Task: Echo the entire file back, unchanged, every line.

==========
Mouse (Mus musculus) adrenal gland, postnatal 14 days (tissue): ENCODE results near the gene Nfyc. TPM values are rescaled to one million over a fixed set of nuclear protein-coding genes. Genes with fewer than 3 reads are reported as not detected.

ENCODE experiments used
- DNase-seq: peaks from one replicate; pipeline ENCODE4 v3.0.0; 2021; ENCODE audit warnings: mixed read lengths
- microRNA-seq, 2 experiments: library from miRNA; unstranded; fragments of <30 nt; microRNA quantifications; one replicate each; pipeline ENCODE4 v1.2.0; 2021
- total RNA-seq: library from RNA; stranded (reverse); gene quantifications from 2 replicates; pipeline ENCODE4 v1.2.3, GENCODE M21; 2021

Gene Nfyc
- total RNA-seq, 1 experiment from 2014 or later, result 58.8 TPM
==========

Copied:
Mouse (Mus musculus) adrenal gland, postnatal 14 days (tissue): ENCODE results near the gene Nfyc. TPM values are rescaled to one million over a fixed set of nuclear protein-coding genes. Genes with fewer than 3 reads are reported as not detected.

ENCODE experiments used
- DNase-seq: peaks from one replicate; pipeline ENCODE4 v3.0.0; 2021; ENCODE audit warnings: mixed read lengths
- microRNA-seq, 2 experiments: library from miRNA; unstranded; fragments of <30 nt; microRNA quantifications; one replicate each; pipeline ENCODE4 v1.2.0; 2021
- total RNA-seq: library from RNA; stranded (reverse); gene quantifications from 2 replicates; pipeline ENCODE4 v1.2.3, GENCODE M21; 2021

Gene Nfyc
- total RNA-seq, 1 experiment from 2014 or later, result 58.8 TPM